A mezzanine floor is an intermediate floor, in a building, which is partly open to a double-height ceilinged floor below, or which does not extend over the whole floor space of the building. Mezzanines can help to make a high-ceilinged space feel more personal and less vast, while having the added benefit of creating additional floor space. For this reason, industrial mezzanines work well allowing for both temporary and semi- permanent structures.
We at Shospec, are unique in our use of Light Steel Frame (LSF) as opposed to traditional and more costly building materials. The use of LSF also enables unsightly functional elements such as electrical, air-conditioning and data cables and plumbing pipes to be neatly hidden from sight, ensuring not only high-end functionality but also good aesthetics.
The numerous benefits of using LSF knocks the socks off the competition. Here are 5 reasons why you should choose LSF for adding on a mezzanine level to your home/ office/ factory.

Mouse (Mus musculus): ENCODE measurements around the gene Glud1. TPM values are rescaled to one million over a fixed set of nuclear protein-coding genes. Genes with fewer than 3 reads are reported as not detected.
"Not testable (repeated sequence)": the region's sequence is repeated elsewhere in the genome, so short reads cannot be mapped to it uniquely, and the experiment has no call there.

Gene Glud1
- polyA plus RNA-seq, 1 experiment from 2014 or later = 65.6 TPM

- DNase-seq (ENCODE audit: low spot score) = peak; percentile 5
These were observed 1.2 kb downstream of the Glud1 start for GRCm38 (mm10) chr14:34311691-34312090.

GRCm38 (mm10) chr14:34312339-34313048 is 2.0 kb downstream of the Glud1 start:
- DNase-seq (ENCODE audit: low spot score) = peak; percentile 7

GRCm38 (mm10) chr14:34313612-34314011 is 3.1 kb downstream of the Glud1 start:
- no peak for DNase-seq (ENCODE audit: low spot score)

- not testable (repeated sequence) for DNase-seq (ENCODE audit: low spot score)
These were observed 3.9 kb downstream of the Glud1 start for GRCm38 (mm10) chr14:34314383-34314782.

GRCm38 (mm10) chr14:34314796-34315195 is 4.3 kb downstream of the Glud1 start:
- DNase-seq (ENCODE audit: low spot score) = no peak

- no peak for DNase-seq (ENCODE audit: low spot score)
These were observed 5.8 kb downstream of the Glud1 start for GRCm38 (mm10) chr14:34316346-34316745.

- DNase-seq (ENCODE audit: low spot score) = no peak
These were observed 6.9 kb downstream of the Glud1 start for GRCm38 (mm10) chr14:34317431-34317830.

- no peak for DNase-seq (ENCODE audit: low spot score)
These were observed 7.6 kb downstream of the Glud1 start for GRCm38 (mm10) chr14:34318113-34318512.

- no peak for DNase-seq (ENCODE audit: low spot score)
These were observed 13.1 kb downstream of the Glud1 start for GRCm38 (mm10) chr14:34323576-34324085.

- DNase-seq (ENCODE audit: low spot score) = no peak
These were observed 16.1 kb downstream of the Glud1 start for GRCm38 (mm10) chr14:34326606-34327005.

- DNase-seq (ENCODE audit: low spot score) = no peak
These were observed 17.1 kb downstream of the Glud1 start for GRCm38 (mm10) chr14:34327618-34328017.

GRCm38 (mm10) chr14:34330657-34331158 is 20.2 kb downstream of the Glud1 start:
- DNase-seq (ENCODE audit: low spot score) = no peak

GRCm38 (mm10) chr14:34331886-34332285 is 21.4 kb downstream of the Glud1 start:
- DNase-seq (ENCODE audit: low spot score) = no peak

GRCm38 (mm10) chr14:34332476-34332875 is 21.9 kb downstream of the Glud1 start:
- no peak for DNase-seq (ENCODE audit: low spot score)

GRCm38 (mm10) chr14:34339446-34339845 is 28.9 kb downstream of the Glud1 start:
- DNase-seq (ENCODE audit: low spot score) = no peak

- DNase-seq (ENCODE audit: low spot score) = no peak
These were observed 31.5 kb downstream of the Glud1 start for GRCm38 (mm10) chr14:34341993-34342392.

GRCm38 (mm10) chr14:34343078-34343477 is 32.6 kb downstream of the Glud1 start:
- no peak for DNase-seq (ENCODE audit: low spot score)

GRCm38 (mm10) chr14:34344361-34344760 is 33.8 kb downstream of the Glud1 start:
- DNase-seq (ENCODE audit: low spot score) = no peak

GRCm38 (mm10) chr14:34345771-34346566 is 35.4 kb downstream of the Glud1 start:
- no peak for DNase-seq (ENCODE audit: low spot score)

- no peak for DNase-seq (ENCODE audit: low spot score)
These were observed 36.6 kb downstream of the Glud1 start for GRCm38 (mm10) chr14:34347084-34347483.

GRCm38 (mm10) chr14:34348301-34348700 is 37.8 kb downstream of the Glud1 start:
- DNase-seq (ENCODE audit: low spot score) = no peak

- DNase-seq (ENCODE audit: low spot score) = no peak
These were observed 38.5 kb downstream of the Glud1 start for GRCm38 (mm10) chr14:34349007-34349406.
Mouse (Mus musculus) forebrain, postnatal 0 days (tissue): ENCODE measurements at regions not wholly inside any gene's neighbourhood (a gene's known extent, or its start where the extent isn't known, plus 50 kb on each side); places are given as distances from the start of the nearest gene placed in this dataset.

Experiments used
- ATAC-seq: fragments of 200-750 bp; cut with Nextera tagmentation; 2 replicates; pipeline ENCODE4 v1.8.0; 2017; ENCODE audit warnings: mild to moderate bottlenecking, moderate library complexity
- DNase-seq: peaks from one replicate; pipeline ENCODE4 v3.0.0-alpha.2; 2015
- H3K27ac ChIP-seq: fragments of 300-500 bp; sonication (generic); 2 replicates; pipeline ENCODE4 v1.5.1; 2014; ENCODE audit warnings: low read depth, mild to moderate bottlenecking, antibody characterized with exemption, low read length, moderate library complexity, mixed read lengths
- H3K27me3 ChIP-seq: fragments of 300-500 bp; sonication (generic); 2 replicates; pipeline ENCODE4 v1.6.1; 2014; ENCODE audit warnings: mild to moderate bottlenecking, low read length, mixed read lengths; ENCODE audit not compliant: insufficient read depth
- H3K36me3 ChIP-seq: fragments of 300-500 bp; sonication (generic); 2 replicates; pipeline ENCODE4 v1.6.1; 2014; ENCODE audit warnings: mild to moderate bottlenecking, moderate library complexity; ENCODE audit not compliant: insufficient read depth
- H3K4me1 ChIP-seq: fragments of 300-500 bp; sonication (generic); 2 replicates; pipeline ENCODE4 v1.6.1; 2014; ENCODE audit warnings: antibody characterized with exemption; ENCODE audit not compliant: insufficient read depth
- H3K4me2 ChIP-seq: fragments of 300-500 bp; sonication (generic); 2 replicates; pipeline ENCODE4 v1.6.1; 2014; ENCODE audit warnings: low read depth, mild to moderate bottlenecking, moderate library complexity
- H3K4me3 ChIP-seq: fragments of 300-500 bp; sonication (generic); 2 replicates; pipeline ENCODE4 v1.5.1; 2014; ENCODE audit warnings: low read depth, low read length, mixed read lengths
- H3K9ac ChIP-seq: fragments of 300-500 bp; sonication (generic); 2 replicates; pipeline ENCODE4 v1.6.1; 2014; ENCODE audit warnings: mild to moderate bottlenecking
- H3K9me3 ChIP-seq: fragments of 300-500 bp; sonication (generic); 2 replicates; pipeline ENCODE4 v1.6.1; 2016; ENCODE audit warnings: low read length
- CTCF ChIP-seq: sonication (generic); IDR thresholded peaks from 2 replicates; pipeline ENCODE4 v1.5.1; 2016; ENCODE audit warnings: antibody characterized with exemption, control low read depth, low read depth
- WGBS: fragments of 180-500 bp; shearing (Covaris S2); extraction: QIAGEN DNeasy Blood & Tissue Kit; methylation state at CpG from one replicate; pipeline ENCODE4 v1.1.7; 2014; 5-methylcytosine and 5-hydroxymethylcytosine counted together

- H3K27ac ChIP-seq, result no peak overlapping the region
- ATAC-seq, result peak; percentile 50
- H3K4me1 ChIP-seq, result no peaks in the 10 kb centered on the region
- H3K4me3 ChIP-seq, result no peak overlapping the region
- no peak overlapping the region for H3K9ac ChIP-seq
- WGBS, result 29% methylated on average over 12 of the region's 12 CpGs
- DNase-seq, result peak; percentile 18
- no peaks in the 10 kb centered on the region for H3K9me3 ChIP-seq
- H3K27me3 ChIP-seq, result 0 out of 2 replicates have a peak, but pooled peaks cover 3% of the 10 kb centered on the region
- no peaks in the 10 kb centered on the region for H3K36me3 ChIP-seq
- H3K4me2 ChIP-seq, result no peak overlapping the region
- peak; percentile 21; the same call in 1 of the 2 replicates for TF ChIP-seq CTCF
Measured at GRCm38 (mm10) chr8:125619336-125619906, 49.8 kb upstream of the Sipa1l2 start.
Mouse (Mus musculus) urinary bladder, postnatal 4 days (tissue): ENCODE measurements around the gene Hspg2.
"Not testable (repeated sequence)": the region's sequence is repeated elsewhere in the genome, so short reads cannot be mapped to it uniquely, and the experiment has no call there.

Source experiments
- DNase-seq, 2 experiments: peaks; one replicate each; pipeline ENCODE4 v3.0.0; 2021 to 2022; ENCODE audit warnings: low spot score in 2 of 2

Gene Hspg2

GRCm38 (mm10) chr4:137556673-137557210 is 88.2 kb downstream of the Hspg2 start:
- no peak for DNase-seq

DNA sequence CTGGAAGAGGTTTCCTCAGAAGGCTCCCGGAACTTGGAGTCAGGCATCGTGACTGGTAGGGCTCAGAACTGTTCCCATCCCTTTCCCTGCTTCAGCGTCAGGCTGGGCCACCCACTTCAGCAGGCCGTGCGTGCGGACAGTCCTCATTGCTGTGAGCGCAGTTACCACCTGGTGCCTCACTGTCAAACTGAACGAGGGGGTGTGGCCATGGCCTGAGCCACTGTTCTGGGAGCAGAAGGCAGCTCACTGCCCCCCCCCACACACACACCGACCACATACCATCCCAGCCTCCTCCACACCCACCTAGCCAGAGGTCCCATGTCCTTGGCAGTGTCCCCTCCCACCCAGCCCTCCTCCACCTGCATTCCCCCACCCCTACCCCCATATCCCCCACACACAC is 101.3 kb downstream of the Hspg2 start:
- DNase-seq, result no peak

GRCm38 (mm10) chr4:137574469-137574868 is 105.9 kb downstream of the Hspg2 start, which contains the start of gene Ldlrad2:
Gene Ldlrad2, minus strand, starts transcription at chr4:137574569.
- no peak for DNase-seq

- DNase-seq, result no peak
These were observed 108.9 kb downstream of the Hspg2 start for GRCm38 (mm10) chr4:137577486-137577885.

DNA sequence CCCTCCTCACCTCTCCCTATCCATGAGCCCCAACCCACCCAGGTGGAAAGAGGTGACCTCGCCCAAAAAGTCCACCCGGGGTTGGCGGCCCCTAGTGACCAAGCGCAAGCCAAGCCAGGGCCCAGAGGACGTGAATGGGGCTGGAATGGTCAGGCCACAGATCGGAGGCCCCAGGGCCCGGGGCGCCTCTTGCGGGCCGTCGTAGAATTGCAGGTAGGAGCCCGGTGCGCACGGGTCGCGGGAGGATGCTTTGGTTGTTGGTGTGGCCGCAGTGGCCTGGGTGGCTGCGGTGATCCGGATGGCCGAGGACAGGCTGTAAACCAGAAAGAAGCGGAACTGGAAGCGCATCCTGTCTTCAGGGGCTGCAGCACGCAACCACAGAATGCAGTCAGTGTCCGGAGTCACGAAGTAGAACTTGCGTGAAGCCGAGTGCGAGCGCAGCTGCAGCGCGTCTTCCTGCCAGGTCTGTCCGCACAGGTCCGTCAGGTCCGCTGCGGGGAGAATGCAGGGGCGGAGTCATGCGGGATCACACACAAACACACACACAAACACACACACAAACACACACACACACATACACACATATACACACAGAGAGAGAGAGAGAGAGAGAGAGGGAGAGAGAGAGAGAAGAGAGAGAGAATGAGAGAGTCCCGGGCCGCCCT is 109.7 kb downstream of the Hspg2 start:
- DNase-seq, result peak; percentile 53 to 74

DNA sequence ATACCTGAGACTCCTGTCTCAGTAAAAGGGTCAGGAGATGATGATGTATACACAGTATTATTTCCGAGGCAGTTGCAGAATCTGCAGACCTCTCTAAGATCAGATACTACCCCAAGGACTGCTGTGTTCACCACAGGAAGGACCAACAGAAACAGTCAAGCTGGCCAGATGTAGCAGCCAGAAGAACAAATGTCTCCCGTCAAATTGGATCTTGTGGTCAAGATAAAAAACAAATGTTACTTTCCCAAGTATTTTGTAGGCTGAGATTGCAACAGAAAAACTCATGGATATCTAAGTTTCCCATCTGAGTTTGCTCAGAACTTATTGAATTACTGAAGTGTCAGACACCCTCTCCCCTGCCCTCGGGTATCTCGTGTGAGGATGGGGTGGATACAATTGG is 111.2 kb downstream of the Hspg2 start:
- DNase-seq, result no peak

Well this one is obvious; light (there’s your clue) steel frame is lighter than any other material, so for buildings with structural foundation “issues”, LSF is your solution. LSF is approximately 10% the weight of building with bricks.
Building with LSF means big savings on time. We can roughly do the a job in 20% of the time compared when using traditional wet materials as there is no need for curing or propping.
3. Confined spaces
LSF has the seriously unique benefit of enabling us to work in “difficult” spaces. Think where large cranes/ concrete trucks cannot get in to, to carry in large pre-cast slabs – LSF offers a solution for construction in inner city spaces.
4. Dry system
LSF construction uses very little to no water whereas conventional construction sites use copious quantities of water; this is not only a win-win for us, but for the fragile environment too.
5. Void for services
Because we construct with lattice girder joists when building with LSF, this creates ideal voids for all those unsightly cables us humans need to survive – aircon pipes, plumbing, electrical and data cables are all neatly tucked away within the “negative spaces” of the light steel joists.